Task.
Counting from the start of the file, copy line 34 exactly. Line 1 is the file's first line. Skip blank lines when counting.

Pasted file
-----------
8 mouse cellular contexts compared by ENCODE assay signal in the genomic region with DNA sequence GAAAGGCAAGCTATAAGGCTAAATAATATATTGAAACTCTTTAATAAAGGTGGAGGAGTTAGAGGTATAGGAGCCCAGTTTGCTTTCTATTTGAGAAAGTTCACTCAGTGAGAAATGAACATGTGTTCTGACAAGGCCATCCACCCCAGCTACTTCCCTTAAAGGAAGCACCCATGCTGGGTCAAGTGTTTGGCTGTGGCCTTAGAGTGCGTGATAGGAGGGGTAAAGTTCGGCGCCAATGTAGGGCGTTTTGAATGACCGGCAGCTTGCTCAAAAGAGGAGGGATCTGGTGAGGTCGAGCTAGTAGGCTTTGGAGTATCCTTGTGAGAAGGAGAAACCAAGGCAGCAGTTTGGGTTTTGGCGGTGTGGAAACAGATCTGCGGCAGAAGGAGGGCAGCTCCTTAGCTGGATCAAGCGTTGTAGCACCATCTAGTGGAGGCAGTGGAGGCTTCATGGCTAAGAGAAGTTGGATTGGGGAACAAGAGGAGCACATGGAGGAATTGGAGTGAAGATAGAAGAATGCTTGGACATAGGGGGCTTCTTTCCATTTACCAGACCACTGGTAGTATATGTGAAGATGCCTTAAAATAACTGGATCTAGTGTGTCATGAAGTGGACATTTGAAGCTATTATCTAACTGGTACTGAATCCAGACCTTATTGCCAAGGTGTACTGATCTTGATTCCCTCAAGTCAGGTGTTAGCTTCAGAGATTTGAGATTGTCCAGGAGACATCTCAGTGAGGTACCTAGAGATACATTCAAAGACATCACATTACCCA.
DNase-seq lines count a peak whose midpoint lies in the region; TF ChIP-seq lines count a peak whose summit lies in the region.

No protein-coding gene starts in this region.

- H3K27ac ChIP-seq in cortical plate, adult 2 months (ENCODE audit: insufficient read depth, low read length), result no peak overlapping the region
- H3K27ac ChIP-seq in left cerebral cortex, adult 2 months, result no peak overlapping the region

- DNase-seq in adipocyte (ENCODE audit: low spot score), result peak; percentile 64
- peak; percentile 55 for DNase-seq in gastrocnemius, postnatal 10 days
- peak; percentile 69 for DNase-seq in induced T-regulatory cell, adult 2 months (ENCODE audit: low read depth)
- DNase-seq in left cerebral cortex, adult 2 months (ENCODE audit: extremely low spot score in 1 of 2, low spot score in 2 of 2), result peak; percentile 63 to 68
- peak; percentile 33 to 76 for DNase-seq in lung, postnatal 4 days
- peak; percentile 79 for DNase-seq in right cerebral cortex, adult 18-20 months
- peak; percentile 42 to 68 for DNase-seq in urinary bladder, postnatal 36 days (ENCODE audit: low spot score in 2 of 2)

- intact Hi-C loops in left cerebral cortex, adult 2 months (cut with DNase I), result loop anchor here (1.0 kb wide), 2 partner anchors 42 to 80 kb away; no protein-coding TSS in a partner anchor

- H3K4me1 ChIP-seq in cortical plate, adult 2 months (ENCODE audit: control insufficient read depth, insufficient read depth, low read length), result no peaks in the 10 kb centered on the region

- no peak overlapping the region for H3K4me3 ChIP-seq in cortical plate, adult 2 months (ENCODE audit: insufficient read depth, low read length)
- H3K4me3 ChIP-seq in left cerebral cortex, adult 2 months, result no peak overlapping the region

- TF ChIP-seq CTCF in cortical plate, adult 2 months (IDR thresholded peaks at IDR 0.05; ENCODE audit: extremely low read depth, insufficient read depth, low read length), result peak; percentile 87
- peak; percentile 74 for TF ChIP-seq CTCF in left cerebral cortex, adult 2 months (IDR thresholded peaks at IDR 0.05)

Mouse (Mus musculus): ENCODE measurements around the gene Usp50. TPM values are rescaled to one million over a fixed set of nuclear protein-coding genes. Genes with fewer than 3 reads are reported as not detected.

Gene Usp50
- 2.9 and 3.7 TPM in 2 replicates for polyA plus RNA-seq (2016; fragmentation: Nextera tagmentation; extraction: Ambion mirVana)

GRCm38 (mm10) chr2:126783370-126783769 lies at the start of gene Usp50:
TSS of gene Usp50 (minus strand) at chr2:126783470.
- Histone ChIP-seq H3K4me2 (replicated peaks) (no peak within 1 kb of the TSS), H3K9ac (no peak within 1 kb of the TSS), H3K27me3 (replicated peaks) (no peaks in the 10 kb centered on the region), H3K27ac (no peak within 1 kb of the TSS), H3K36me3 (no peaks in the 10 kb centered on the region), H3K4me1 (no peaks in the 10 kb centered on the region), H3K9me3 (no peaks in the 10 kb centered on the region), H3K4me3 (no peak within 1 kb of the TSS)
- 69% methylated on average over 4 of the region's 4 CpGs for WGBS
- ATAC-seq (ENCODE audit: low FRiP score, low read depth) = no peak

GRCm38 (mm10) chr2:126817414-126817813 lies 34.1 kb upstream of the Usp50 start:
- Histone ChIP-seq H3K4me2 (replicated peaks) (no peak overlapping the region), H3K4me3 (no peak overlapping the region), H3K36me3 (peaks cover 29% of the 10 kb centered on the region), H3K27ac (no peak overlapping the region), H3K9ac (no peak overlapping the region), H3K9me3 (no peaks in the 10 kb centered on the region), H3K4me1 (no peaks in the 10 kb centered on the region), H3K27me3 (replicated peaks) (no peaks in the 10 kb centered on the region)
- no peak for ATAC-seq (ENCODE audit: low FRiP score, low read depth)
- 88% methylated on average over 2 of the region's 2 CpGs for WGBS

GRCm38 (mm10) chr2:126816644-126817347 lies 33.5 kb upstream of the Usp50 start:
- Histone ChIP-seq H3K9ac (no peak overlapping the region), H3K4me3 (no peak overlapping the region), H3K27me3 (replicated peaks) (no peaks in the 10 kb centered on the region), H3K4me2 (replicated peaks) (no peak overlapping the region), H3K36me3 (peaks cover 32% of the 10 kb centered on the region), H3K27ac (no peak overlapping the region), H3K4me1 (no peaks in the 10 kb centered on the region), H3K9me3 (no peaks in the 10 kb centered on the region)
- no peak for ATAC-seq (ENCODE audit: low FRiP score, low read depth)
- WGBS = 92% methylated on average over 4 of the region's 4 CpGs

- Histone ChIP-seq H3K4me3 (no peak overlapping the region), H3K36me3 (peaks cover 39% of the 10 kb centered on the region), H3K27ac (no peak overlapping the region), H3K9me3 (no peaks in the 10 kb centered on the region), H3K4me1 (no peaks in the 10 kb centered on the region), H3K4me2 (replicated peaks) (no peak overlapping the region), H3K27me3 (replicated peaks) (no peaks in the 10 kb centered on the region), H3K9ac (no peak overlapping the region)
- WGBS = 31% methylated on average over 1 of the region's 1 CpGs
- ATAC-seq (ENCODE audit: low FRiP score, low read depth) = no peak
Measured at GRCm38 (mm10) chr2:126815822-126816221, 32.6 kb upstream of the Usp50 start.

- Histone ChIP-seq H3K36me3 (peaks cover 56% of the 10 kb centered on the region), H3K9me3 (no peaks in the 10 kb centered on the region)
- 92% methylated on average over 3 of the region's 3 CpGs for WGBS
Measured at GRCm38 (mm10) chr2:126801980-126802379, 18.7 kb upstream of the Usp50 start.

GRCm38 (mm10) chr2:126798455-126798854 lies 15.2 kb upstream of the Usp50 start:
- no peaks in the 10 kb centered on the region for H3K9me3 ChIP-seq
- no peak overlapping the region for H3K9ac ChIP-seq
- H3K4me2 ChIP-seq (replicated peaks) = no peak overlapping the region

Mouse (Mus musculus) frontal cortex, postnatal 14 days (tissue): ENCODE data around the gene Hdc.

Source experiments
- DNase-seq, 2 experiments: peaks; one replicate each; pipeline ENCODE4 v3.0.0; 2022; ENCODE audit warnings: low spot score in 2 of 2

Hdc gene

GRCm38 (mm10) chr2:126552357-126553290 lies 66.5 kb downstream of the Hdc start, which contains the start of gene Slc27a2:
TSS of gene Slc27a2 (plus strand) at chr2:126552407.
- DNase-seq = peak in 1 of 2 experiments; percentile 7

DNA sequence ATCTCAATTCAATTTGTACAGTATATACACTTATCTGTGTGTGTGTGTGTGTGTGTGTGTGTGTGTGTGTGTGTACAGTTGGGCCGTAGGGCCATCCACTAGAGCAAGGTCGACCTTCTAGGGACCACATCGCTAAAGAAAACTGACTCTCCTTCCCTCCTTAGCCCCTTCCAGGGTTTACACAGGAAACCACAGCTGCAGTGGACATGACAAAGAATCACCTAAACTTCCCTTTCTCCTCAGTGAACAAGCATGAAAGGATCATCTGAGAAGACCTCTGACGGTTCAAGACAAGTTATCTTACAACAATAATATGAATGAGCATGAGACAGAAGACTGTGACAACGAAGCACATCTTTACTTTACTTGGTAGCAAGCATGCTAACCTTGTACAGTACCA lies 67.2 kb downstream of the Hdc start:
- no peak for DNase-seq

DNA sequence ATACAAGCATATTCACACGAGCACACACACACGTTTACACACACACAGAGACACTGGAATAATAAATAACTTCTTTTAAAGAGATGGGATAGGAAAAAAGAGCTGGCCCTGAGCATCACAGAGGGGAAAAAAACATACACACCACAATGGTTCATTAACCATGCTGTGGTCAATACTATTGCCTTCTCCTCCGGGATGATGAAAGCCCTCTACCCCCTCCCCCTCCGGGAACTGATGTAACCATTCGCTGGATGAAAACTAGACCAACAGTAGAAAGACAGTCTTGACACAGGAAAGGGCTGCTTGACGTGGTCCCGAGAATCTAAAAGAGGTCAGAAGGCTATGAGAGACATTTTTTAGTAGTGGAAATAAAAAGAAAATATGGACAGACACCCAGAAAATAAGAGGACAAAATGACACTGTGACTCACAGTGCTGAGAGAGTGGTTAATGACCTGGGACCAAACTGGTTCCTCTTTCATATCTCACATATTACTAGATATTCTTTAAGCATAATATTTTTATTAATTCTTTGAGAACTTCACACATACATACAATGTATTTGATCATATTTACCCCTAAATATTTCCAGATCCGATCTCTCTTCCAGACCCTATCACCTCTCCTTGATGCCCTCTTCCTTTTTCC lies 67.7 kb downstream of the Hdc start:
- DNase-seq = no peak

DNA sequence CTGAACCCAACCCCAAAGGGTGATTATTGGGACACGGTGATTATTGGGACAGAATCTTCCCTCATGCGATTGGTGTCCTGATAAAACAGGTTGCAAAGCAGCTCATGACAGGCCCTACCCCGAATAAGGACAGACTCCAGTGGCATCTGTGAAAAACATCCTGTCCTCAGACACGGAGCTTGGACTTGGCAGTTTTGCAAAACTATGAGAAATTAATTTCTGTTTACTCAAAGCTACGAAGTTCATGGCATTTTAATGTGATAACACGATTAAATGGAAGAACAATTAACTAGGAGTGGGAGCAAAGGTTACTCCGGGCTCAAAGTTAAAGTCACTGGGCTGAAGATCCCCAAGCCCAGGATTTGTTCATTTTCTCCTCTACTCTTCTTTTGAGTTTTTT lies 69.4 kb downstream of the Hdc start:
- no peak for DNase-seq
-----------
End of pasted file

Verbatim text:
- WGBS = 92% methylated on average over 4 of the region's 4 CpGs